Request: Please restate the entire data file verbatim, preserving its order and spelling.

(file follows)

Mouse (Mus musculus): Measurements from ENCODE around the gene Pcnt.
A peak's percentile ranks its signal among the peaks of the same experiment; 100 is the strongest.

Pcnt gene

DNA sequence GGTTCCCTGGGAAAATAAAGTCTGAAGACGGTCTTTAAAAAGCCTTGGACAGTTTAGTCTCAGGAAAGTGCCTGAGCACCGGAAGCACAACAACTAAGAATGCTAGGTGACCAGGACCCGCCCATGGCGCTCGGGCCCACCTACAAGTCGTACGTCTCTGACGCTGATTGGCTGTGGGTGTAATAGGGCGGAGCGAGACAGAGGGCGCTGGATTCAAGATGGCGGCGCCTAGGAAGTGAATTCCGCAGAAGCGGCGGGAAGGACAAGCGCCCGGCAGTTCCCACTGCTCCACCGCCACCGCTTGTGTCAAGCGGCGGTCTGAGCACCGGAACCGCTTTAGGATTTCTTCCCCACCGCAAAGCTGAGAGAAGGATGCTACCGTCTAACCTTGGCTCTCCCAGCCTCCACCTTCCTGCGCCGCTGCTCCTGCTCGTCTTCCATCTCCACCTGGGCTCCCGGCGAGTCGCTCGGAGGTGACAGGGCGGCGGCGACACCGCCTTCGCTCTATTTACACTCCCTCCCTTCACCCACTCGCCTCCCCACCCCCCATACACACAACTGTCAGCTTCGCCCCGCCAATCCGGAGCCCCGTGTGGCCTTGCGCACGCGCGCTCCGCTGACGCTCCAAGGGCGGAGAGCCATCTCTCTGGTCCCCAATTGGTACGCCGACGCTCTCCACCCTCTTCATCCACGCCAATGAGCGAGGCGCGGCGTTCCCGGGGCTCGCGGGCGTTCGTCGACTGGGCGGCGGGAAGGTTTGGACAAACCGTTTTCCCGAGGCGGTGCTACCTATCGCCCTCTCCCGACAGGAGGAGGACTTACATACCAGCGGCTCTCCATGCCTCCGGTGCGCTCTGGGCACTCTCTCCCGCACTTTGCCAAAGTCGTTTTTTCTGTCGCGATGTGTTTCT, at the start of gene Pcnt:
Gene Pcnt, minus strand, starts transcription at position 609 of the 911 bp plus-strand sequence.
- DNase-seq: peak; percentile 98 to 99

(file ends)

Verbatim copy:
Mouse (Mus musculus): Measurements from ENCODE around the gene Pcnt.
A peak's percentile ranks its signal among the peaks of the same experiment; 100 is the strongest.

Pcnt gene

DNA sequence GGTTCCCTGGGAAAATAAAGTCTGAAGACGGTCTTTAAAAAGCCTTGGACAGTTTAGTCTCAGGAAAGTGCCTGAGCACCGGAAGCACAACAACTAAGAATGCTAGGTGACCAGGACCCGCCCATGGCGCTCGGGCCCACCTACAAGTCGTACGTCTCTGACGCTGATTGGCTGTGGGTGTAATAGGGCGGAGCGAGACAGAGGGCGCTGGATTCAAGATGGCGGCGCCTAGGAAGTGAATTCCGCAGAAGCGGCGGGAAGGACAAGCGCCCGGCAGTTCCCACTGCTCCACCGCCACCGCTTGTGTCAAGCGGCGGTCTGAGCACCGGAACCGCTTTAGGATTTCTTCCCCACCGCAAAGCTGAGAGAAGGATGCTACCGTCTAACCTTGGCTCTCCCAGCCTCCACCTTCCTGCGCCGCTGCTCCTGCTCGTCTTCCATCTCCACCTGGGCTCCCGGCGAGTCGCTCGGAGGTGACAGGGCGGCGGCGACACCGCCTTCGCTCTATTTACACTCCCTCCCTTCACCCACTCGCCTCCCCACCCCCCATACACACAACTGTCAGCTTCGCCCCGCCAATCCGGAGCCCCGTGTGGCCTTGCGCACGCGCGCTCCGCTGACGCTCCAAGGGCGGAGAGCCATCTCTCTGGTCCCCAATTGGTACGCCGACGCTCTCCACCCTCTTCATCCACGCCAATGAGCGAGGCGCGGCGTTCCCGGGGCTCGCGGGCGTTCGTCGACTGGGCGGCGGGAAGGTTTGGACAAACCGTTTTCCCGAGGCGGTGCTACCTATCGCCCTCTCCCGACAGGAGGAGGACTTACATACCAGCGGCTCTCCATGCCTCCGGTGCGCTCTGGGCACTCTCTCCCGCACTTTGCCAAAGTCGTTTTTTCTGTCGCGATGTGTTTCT, at the start of gene Pcnt:
Gene Pcnt, minus strand, starts transcription at position 609 of the 911 bp plus-strand sequence.
- DNase-seq: peak; percentile 98 to 99